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Rep. Jody Hice Town Hall Draws 100 People and a Chicken, but No Hice


Photo Credit: Stacey-Marie Piotrowski

ACC Commissioner Melissa Link with our congressman’s feathered avatar.

On one of the busiest spring Saturdays in Athens, 100 people attended a town hall for District 10 congressman Jody Hice. The one notable absence was Hice himself.

Michael Goltzer of Athens was one of several people who addressed a photo of Rep. Hice (R-Social Circle) propped up in a chair on the stage of the Athens Regional Library on Apr. 22. He pointed out that the town hall was the most basic form of democratic conversation and lamented Hice’s refusal to engage with his constituents.

“Just tell us what we have to do to get you to meet with us,” he said.

After the Greensboro event in February where hundreds of people from Athens drove down to voice their complaints about the Trump Administration to Hice’s staff, Athens for Everyone reached out to Hice, requesting a town hall during his 18-day recess from Congress in April.

Hice has never held a town hall meeting in Athens in his two-and-half years in office. Despite the statement from his office that Hice would not attend the Town Hall, A4E decided to continue with the event.

“We wanted to provide a forum for his constituents to voice their concerns and demand that Jody Hice hold a town hall,” event organizer Briana Bivens said, “because right now we are doing his job for him.”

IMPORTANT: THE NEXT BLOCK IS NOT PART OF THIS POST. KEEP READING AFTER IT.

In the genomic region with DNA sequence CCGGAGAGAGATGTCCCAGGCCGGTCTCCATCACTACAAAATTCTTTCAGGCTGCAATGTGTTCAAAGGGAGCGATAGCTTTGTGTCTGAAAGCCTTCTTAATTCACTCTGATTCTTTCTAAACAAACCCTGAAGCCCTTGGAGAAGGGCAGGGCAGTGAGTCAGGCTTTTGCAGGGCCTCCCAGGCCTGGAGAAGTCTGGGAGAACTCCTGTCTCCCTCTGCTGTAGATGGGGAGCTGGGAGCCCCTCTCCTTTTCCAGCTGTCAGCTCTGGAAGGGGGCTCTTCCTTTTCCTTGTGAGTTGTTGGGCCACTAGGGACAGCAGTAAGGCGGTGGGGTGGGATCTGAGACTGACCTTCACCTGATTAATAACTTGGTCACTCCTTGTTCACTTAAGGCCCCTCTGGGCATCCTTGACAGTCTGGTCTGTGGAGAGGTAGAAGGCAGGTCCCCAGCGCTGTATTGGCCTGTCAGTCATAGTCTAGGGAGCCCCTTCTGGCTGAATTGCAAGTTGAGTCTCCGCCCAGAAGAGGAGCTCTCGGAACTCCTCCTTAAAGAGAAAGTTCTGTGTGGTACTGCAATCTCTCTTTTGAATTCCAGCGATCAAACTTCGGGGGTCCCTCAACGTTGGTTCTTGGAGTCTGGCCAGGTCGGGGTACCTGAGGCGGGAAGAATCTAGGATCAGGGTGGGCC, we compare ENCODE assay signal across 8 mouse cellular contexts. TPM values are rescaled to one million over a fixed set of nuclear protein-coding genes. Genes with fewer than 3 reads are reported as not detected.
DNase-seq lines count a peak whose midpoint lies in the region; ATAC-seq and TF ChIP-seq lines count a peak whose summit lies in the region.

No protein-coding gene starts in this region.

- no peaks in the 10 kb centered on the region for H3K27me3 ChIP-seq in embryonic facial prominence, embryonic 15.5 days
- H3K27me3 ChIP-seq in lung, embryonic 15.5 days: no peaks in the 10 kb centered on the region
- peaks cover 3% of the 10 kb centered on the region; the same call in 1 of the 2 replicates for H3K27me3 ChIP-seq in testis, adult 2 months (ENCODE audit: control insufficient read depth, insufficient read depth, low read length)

Toni Reed of Indivisible Georgia District 10— a group that helped A4E promote the town hall— provided attendees with an overview of the dozen or so pieces of legislation co-sponsored and introduced by Rep. Hice since he took office last year. These included a bill permitting people to hunt and fish on federal land without a license, several anti-abortion bills, and a bill to dissolve the U.S. Department of Education. Members of the audience gave frustrated sighs as Reed read over the bills, none of which had been signed into law.

“It’s too bad he’s not here,” Reed said, “because I’m sure we’d have a lot to say to him about some of these.”

A4E’s Adam Lassila suggested that Hice was too afraid to meet with his constituents, providing the cue for someone dressed in a chicken costume to appear and begin clucking up and down the aisle as Athens-Clarke Commissioner Melissa Link took to the stage.

“Thanks goes to Jody Hice’s alter ego for showing up,” Link said to the chicken. “That’s the closest we’ll get to him.”